What happens if I make a refugee claim from inside Canada?
Question & AnswerWhat happens if I make a refugee claim from inside Canada?
3. Find out what happens if you’re eligible
If the immigration officer decides that you’re eligible to make a refugee claim, you’ll be allowed to stay in Canada until your claim is decided by the Refugee Board. The officer will ask you to sign a document that includes conditions. For example, that:
- you provide your address information to the CBSA, IRCC, and Refugee Board before you move, and
- you show up for appointments, hearing dates, and for your removal from Canada if your refugee claim and any appeals you make are unsuccessful.
The officer will also give you a “Confirmation of Referral” Form that confirms that your claim will be sent to the Refugee Board to decide if you’re a Convention Refugee or a .
The Confirmation of Referral does not include a hearing date. When your hearing is scheduled the Refugee Board sends you a Notice to Appear, with the date, time, and location, at least 20 days before the hearing. The Notice will come by mail, so it is very important to update your address information with the CBSA, IRCC, and Refugee Board if you move.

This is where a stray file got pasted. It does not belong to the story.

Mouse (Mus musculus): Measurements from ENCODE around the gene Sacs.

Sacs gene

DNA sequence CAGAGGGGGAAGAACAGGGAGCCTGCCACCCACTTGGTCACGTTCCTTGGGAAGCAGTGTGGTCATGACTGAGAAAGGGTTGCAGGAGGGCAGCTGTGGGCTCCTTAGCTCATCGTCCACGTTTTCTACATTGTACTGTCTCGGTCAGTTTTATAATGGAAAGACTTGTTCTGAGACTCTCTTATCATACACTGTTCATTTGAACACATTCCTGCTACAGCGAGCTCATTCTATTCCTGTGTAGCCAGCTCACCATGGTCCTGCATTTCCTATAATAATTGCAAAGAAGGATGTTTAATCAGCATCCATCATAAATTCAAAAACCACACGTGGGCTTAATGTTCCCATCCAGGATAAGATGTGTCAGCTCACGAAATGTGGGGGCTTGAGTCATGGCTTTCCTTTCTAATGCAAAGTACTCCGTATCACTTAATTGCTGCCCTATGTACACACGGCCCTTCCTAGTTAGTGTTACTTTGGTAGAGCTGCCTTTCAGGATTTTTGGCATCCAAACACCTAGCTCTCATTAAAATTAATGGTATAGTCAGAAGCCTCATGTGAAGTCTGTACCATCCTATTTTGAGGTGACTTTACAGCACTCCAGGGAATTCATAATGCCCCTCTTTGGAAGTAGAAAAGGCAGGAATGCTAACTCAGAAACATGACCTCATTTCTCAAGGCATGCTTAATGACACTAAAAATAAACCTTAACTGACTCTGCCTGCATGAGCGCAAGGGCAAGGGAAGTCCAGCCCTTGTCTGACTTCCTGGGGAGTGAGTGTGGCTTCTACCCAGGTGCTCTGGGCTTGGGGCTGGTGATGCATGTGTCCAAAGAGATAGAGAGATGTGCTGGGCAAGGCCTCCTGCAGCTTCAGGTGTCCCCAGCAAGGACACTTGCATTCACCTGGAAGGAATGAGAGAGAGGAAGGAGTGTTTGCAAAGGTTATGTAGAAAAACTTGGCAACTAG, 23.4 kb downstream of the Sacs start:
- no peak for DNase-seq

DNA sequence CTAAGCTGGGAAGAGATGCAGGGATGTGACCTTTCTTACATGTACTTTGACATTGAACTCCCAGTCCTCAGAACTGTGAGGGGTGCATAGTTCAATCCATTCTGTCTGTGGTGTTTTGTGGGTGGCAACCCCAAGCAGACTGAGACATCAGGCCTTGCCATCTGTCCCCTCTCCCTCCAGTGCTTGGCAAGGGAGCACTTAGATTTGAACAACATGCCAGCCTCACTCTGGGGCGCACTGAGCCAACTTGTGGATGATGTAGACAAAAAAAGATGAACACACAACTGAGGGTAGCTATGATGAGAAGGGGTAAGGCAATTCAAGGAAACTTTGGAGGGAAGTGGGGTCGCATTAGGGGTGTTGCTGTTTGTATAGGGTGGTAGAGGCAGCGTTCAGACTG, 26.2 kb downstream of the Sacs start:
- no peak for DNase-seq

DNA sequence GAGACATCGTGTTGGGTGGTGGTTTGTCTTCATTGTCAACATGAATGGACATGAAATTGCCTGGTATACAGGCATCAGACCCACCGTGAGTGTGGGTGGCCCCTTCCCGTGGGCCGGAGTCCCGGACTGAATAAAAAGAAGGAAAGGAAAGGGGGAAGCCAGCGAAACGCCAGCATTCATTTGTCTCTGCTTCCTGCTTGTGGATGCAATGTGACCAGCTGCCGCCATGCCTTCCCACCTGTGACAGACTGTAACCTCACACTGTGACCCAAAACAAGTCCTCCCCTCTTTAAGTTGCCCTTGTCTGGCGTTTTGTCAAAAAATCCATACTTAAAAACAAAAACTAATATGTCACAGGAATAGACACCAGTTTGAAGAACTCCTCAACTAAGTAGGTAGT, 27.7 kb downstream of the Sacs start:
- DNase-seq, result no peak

The officer will give you a copy of your passport and other identity documents. They keep the originals until after the hearing.
The officer will also give you a “Refugee Claimant document” and an “Interim Federal Health Certificate of Eligibility.” These documents allow you to get health care and social assistance, and enroll your children in school while you’re waiting for your hearing. You will also receive a list of doctors and a medical information form. You must schedule a medical examination within 30 days of your interview.
Some claims are referred for expedited processing. This allows the Refugee Board to decide certain claims with a shorter hearing or without a hearing at all.
Get legal help
If you didn’t get legal help to complete your forms before your interview, a lawyer should still review your forms and documents before your hearing, if possible.
A lawyer can review your documents to make sure the information you provide is accurate. They can also make sure that any previous mistakes or inconsistencies are explained to reduce the risk they will be used against you at your refugee hearing.
A lawyer can also help you understand what you should try to get and how to start preparing for your hearing.